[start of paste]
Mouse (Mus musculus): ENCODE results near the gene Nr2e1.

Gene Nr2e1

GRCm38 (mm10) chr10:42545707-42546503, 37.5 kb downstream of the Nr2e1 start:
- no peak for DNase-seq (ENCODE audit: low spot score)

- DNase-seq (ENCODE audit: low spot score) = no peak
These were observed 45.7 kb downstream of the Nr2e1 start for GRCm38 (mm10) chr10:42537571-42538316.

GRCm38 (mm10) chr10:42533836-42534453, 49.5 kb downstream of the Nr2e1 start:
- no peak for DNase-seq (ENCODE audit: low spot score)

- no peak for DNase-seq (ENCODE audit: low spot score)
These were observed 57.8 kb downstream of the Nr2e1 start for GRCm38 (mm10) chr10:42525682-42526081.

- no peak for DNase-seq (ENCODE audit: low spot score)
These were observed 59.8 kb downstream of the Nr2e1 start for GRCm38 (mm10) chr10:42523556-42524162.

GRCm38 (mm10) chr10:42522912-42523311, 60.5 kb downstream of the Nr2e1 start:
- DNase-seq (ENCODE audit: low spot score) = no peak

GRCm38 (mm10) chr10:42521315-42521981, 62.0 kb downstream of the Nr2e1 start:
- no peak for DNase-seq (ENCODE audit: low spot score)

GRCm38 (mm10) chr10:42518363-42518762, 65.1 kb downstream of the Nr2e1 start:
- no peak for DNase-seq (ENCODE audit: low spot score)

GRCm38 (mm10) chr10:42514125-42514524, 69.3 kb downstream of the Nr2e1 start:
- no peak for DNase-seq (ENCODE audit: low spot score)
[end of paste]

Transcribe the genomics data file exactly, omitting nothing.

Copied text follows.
Mouse (Mus musculus): ENCODE results near the gene Nr2e1.

Gene Nr2e1

GRCm38 (mm10) chr10:42545707-42546503, 37.5 kb downstream of the Nr2e1 start:
- no peak for DNase-seq (ENCODE audit: low spot score)

- DNase-seq (ENCODE audit: low spot score) = no peak
These were observed 45.7 kb downstream of the Nr2e1 start for GRCm38 (mm10) chr10:42537571-42538316.

GRCm38 (mm10) chr10:42533836-42534453, 49.5 kb downstream of the Nr2e1 start:
- no peak for DNase-seq (ENCODE audit: low spot score)

- no peak for DNase-seq (ENCODE audit: low spot score)
These were observed 57.8 kb downstream of the Nr2e1 start for GRCm38 (mm10) chr10:42525682-42526081.

- no peak for DNase-seq (ENCODE audit: low spot score)
These were observed 59.8 kb downstream of the Nr2e1 start for GRCm38 (mm10) chr10:42523556-42524162.

GRCm38 (mm10) chr10:42522912-42523311, 60.5 kb downstream of the Nr2e1 start:
- DNase-seq (ENCODE audit: low spot score) = no peak

GRCm38 (mm10) chr10:42521315-42521981, 62.0 kb downstream of the Nr2e1 start:
- no peak for DNase-seq (ENCODE audit: low spot score)

GRCm38 (mm10) chr10:42518363-42518762, 65.1 kb downstream of the Nr2e1 start:
- no peak for DNase-seq (ENCODE audit: low spot score)

GRCm38 (mm10) chr10:42514125-42514524, 69.3 kb downstream of the Nr2e1 start:
- no peak for DNase-seq (ENCODE audit: low spot score)